Wednesday, August 22, 2007

Paperstand (TD Ameritrade and E*Trade in talks)

According to the WSJ, TD Ameritrade Holding (AMTD) and E*Trade Financial (ETFC) are holding merger discussions. A merger of the 2 online brokers would create a dominant player in what has been a highly fragmented industry, with dozens of smaller co’s battling for mkt share. As a result, it could reduce some of the fierce competition that has benefited consumers by driving down the cost of online trading but has squeezed the industry by chipping away at its profit margins. As of the end of June, E*Trade had 4.7m brokerage and banking accounts, TD Ameritrade had 6.3m such accounts. A spokeswoman for E*Trade said the firm's management team has consistently stated it believes there is "tremendous value in consolidation that aligns business strategy and operational synergies and will do what is in the best interest of its customers." A TD Ameritrade spokeswoman said, "We have talked and continue to talk to peers in the industry."

“Heard on the Street” column out saying that insurers’ stocks starting to look cheap. Insurance stocks have been hit hard by the mortgage-mkt tumult, and that has created opportunities for investors willing to overlook some dings and scratches in co’s that should generate healthy profits over the long term. Among the stocks trading at attractive prices are Genworth (GNW), Allstate (ALL), Hartford Financial (HIG), Chubb (CB) and ACE (ACE). True, some of these stocks could be hurt one way or another by subprime mortgages gone bad, but any losses could be minor compared with their overall profits. Genworth sells mortgage insurance, which puts the co on the hook to make good on home loans if borrowers default. Genworth and the other insurers hold mortgage securities in their investment portfolios, and some include subprime loans. "It's got the mortgage word in it, and that's a bad word these days," says Andrew Kligerman, ofUBS. Genworth has taken the biggest hit of the 5 co’s, and is now down about 20% from its high price for the year. Mr. Kligerman says the stock is now "dirt cheap," and earlier this month he upgraded it to a Buy rating.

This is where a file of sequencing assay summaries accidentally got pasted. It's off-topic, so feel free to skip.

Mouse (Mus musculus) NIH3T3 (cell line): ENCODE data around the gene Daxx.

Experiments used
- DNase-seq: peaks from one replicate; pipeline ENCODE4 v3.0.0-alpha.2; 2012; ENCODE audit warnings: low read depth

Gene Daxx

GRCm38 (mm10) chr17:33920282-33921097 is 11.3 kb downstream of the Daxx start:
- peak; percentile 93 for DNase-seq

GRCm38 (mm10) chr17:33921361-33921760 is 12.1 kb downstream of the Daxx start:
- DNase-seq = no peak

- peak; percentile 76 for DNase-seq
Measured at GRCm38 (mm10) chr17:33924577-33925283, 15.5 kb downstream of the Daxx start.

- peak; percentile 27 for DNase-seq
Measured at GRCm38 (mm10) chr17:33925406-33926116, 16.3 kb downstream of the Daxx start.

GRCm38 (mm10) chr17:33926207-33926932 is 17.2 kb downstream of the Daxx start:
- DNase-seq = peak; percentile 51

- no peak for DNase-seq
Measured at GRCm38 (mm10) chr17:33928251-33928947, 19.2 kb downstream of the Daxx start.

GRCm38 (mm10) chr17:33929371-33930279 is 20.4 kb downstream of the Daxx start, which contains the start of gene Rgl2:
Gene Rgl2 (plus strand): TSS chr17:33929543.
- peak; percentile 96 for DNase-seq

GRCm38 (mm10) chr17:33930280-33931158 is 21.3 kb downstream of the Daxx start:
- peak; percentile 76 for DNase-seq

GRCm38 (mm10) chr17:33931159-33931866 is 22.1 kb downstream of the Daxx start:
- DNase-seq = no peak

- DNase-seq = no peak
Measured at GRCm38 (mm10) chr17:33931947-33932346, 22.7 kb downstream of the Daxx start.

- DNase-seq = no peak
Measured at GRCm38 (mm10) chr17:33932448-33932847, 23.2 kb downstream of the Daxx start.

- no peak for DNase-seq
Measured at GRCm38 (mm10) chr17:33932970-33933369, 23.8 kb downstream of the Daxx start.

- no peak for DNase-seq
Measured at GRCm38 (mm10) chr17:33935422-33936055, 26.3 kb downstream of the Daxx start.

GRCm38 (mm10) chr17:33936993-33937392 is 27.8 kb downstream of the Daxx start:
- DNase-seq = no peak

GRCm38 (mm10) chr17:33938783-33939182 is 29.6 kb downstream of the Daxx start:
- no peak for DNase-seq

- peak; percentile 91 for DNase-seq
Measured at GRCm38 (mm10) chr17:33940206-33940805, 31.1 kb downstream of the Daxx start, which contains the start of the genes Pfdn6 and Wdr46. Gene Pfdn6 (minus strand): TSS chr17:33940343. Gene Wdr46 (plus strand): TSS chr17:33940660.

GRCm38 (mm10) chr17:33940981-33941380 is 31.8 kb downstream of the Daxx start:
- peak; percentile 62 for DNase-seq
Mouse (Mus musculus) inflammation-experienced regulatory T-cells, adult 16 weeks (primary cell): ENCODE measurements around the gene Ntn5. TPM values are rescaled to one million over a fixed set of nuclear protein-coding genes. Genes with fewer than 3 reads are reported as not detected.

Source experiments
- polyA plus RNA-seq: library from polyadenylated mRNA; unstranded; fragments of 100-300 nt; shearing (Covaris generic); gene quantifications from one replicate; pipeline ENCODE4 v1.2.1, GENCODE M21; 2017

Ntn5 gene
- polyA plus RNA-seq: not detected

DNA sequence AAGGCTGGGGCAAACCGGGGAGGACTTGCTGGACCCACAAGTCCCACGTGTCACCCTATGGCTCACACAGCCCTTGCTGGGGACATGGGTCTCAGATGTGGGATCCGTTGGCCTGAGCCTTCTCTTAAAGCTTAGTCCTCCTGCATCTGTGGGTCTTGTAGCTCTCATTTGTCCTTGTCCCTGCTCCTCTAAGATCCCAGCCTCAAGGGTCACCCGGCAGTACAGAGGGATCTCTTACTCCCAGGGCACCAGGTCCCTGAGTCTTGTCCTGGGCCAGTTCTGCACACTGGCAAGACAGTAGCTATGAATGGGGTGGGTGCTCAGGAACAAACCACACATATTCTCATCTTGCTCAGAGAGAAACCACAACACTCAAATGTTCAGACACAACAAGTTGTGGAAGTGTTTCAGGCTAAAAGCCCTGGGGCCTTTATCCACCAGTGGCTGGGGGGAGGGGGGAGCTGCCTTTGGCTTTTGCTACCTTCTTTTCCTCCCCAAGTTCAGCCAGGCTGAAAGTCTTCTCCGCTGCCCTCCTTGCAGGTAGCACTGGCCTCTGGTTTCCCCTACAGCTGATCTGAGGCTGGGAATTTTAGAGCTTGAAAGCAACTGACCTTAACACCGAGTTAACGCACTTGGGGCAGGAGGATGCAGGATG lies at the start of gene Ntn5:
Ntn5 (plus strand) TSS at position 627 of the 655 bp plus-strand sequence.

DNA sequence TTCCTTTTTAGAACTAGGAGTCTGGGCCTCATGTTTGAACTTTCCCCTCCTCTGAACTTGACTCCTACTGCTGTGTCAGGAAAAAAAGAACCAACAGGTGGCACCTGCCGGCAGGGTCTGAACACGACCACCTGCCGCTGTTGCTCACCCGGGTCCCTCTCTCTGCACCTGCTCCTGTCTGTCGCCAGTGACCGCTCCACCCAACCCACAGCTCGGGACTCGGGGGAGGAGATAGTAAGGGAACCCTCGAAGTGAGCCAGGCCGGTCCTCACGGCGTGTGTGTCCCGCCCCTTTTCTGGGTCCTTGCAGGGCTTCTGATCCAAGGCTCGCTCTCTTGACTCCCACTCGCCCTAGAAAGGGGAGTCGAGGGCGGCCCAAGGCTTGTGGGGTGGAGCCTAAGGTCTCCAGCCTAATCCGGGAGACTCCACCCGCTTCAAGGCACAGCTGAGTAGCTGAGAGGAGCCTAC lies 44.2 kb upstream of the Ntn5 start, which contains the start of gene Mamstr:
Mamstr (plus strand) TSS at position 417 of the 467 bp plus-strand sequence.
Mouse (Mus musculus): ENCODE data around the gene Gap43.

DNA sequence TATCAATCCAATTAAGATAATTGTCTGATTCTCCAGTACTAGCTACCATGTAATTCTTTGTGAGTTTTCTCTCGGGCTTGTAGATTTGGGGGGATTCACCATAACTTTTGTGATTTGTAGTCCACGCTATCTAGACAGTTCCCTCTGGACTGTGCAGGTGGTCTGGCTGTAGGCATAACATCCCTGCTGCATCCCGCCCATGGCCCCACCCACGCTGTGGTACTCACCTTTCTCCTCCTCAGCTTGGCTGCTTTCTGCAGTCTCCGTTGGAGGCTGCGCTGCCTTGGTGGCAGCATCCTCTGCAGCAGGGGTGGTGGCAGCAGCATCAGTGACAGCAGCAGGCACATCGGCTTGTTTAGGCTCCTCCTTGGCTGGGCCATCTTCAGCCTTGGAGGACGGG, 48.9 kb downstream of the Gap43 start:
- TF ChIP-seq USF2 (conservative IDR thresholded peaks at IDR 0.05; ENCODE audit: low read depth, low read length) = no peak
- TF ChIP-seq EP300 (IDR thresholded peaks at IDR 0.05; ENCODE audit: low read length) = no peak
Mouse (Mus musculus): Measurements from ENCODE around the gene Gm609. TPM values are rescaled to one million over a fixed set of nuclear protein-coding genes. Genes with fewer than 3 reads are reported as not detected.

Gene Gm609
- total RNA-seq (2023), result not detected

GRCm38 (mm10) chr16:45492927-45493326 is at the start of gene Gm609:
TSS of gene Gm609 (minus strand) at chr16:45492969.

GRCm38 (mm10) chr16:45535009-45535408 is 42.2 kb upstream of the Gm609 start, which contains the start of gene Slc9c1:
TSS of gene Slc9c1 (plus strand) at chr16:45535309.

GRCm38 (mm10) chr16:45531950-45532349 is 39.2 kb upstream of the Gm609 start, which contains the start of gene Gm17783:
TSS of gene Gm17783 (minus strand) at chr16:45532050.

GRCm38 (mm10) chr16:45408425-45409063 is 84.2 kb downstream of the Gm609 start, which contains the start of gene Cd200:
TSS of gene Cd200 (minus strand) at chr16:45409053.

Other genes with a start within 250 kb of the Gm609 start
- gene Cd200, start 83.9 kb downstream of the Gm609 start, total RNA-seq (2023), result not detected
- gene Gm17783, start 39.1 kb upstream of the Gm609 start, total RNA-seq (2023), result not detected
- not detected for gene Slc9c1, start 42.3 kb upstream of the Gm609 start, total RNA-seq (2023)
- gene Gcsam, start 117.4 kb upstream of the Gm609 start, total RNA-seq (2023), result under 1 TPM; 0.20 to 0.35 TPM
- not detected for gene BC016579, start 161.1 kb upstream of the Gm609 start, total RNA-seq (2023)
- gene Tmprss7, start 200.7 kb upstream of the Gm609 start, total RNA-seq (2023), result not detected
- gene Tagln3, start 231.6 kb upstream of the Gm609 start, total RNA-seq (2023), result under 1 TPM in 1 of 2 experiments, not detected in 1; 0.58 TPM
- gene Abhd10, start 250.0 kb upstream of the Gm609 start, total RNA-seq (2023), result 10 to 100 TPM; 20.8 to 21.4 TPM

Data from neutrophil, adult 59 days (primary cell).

The WSJ’s “Inside Track” section reports that despite the mkts' concern that tightening access to easy credit could derail LBOs, two Avaya (AV) insiders appear confident that their co's planned acquisition by private-equity firms will materialize. Francis M. Scricco, Avaya's sen. VP of manufacturing, logistics and procurement, and director Richard F. Wallman recently disclosed buying a total of $1.4m worth of the co's stock, even as Avaya's shares traded well below the $17.50-a-share price that a private-equity group has agreed to pay for the co.

Barron’s Online discusses South Jersey Industries (SJI), which is picking up new customers at a faster clip than the national avg. It's the co's innovative approach to providing on-site energy to Borgata Hotel Casino & Spa that has vaulted this local-utility operator onto the national scene. The co is in the midst of developing an even bigger facility to meet the heating and cooling demands for Echelon Place, a Las Vegas Strip resort scheduled to open in 2010. The stock's 3% dividend yield offers moderate stability, but its low payout, which falls below the co's minimum tgt of 50% of earnings, means there is considerable room for dividend growth. William H. Reaves, of WH Reaves, calls South Jersey "a fine little co" that is moving to a stage that will make it eligible as a holding for larger investment funds once it firmly stays above the $1bn mkt-cap level. Taking a long-term view, his firm has been an investor in South Jersey for several years and is the utility's 3rd-largest shareholder. Reaves says, "We think mgmt is exceptional and they just know how to grow value" with fiscal discipline and strong regulatory relationships.

“Inside Scoop” section reports that Jarden (JAH) insiders have bought more than $3.3m in the co's stock since July 31, even with the consumer-products co's shares falling along the way. Chmn and CEO Martin Franklin most recently bought shares on Fri, when he paid $465K for 15K shares. In total, he has spent nearly $2m on Jarden stock over the last month. Meanwhile, Jarden Vice Chmn and CFO Ian Ashken bought stock on two occasions in the last month, spending a total of $815K.

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